Bears GM Ryan Poles needs to swing a big stick in the second round of draft

Still with major needs at offensive tackle, defensive end and 3-technique after the initial waves of free agency, Poles likely will need to parlay picks No. 53, 61 and 64 into two or three starters or immediate contributors for a needed boost in 2023.

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LSU defensive tackle Jaquelin Roy (99) is “one of the most underrateed players in this draft,” according to ESPN draft analyst Mel Kiper, Jr.

LSU defensive tackle Jaquelin Roy (99) is “one of the most underrateed players in this draft,” according to ESPN draft analyst Mel Kiper, Jr.

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Bears general manager Ryan Poles’ approach to free agency — patient, prudent or perhaps overcautious — surprisingly left the Bears with three major holes in their rebuild: offensive tackle, defensive end and three-technique defensive tackle.

They can only address one of those with the No. 9 pick in the NFL Draft on April 27. That puts a little more pressure on Poles to find Day 1 starters or contributors at key positions in the second round.

The Bears in effect have three second-round picks — No. 53 (acquired in the Roquan Smith trade), No. 61 (acquired from Carolina in the deal for the No. 1 overall pick) and No. 64 (the first pick of the third round, but normally a second-round pick — the NFL stripped the Dolphins of their first-round pick for tampering, so there are only 31 first-round picks this year).

The second round arguably is the most crucial part of the draft for Poles. The No. 9 overall pick is a higher risk that Poles can’t afford to miss. But the player pool is much smaller at that point. Day 3 (the fourth through seventh rounds) is hit-and-miss.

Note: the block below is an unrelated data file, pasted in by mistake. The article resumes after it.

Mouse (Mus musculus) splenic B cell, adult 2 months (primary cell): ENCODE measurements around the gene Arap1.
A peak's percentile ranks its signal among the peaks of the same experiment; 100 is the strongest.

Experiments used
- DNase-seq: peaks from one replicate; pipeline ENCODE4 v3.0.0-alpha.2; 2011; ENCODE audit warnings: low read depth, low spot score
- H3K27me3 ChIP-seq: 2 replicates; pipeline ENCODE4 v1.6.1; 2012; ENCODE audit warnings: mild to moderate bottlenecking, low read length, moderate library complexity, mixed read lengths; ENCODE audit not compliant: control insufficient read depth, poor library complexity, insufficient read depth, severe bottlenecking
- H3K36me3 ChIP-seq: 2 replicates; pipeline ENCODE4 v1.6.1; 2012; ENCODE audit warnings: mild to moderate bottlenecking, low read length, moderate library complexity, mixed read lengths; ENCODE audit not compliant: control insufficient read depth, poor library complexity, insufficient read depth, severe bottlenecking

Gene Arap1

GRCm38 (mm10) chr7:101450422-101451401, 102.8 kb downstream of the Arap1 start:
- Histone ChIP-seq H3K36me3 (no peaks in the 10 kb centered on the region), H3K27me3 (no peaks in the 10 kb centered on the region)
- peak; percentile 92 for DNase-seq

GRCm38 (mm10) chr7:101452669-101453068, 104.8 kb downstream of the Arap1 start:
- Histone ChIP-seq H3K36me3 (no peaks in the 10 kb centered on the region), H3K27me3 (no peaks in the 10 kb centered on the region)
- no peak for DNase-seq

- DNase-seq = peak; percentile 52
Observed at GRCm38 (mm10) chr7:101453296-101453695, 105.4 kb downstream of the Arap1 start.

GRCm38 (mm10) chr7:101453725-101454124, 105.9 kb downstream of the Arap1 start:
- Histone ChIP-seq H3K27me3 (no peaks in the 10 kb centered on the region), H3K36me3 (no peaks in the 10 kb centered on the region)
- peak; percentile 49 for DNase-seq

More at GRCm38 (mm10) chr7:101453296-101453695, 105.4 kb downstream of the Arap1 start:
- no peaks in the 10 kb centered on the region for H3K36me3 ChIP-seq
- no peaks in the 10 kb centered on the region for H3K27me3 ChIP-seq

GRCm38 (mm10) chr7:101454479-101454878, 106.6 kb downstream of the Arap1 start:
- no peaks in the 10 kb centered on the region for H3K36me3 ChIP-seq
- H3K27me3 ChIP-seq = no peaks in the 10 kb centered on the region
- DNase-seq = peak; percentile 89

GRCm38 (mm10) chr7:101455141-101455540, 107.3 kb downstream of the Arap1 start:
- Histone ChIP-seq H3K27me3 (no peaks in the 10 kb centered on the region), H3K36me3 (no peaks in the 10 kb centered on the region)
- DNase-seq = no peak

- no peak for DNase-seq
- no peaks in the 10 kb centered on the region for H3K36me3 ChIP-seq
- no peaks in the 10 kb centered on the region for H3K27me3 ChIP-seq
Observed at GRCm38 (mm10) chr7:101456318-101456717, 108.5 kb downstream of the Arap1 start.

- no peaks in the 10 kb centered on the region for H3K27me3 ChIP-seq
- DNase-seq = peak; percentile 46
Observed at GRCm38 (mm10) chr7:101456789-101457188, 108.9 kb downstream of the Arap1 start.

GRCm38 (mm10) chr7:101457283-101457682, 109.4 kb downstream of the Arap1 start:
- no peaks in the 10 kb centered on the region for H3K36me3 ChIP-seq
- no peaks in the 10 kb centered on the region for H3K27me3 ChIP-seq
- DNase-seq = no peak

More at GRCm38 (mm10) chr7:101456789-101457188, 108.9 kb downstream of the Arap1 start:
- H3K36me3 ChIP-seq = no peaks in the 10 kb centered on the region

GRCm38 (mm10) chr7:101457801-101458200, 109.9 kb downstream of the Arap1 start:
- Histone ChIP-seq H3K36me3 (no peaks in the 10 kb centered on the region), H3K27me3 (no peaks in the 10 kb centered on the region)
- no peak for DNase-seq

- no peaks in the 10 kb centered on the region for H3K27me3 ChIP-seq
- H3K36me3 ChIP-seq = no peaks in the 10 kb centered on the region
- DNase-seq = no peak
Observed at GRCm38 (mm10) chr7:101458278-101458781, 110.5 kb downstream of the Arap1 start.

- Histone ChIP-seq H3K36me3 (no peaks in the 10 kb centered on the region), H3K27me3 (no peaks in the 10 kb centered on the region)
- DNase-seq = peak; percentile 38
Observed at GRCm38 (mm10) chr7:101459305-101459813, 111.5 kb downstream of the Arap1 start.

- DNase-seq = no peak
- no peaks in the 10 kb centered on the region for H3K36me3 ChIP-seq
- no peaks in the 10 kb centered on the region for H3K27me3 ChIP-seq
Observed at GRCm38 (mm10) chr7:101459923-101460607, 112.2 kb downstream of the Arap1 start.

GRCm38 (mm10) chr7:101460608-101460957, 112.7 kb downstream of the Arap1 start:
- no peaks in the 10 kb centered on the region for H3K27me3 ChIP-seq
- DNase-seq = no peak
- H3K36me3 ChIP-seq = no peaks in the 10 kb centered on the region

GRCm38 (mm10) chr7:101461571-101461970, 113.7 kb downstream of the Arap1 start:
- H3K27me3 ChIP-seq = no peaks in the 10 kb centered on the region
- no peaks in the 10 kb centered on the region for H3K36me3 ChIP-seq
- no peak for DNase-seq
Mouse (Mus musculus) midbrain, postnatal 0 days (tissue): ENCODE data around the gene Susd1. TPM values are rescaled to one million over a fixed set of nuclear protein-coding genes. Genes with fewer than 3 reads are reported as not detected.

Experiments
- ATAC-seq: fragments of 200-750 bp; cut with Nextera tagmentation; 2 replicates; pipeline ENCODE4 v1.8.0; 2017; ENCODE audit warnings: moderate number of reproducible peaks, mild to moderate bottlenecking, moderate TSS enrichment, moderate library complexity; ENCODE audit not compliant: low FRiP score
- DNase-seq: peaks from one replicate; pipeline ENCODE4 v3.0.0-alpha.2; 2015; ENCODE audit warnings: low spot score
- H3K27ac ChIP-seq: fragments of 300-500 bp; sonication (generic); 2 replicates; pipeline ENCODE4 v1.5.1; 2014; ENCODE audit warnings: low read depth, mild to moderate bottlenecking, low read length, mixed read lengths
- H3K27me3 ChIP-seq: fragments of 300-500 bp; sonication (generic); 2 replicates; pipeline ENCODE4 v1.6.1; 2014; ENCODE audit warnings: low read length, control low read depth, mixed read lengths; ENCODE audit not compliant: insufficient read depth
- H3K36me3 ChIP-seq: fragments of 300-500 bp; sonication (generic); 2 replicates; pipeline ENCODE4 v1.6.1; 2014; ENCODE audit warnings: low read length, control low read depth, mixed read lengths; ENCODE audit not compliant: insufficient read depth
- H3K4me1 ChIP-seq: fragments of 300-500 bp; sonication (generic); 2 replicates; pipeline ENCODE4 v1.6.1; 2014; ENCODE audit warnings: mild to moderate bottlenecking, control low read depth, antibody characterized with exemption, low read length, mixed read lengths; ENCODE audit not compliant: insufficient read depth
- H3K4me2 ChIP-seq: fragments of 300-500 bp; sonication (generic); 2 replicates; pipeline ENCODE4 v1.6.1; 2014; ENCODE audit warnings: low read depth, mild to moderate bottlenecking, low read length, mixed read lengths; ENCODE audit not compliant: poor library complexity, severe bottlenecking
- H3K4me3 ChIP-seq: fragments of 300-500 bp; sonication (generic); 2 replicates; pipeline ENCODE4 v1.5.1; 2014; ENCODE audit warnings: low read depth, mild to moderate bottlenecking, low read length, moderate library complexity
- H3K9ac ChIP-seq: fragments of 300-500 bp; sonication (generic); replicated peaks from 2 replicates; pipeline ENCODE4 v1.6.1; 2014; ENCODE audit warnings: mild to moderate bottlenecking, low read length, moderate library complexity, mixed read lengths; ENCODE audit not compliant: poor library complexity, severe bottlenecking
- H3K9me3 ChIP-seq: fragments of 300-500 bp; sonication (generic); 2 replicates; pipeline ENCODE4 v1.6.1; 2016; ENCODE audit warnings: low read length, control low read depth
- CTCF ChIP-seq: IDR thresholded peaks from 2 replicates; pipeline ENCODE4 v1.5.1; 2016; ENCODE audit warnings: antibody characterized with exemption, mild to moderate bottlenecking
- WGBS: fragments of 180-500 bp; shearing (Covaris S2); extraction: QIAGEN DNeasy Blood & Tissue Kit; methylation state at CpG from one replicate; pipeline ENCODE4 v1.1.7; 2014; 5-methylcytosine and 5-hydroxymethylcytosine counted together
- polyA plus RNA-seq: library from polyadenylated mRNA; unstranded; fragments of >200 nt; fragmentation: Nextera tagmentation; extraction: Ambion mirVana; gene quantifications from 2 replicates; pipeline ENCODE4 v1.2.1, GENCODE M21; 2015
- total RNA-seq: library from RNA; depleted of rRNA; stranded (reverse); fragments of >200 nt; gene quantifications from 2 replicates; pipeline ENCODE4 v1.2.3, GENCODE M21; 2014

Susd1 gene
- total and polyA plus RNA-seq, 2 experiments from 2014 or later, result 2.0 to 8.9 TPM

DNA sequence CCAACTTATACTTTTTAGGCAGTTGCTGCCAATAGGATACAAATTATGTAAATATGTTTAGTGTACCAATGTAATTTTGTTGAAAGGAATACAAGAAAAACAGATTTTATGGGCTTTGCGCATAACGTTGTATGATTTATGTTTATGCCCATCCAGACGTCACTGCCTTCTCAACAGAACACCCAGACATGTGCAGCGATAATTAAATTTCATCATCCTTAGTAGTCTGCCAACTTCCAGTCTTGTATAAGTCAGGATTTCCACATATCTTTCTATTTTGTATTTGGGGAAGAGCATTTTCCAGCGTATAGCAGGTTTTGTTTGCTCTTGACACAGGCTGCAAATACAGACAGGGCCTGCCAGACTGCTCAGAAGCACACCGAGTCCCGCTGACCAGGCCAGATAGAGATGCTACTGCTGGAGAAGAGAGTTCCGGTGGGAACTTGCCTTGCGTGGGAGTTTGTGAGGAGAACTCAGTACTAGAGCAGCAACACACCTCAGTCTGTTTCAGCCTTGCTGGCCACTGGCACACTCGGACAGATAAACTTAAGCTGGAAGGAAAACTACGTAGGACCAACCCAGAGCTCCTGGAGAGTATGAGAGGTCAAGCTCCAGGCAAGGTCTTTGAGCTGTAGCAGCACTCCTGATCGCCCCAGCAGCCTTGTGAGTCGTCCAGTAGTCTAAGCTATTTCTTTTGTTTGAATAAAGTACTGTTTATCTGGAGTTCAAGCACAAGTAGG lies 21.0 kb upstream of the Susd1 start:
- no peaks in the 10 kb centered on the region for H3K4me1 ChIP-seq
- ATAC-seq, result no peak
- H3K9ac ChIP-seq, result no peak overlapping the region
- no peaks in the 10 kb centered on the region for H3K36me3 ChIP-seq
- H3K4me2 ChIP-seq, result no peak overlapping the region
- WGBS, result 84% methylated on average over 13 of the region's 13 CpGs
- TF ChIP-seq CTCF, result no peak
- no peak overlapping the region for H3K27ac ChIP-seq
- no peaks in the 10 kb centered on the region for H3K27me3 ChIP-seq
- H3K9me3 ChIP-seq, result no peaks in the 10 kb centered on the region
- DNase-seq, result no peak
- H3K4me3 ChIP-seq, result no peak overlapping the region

But the second and third rounds are a sweet spot where many general managers do most of their best work. Even Bears GMs who have subpar batting averages in the first round have high percentages in the second round — including Jerry Angelo (Matt Forte, Devin Hester, Charles Tillman), Phil Emery (Alshon Jeffery) and Ryan Pace (Eddie Goldman, Cody Whitehair, James Daniels, Cole Kmet, Jaylon Johnson).

Poles is already off to a good start. He did not have a first-round pick in his first draft as the Bears’ general manager last year, but his two second-round picks are promising — cornerback Kyler Gordon (No. 39) and safety Jaquan Brisker (No. 48) were Week 1 starters. Gordon had an up-and-down season — typical for a rookie cornerback — with the arrow pointing up at the end, including an interception in two of his final three games. Brisker was consistently productive, had four sacks (a team high) and looks like a future stalwart on defense.

Poles doesn’t currently have a pick as high as the ones he used to get Gordon and Brisker — and that remains a bit of a void in the Bears’ otherwise enviable draft bounty. Poles had to give up his own second round pick (No. 32 overall) to get Chase Claypool from the Steelers (instead of No. 53, the second-round pick he received from the Ravens in the Roquan Smith trade). And he had to settle for the Panthers’ lower second-round pick (No. 61) instead of their higher one (No. 39) in the deal for the No. 1 overall pick.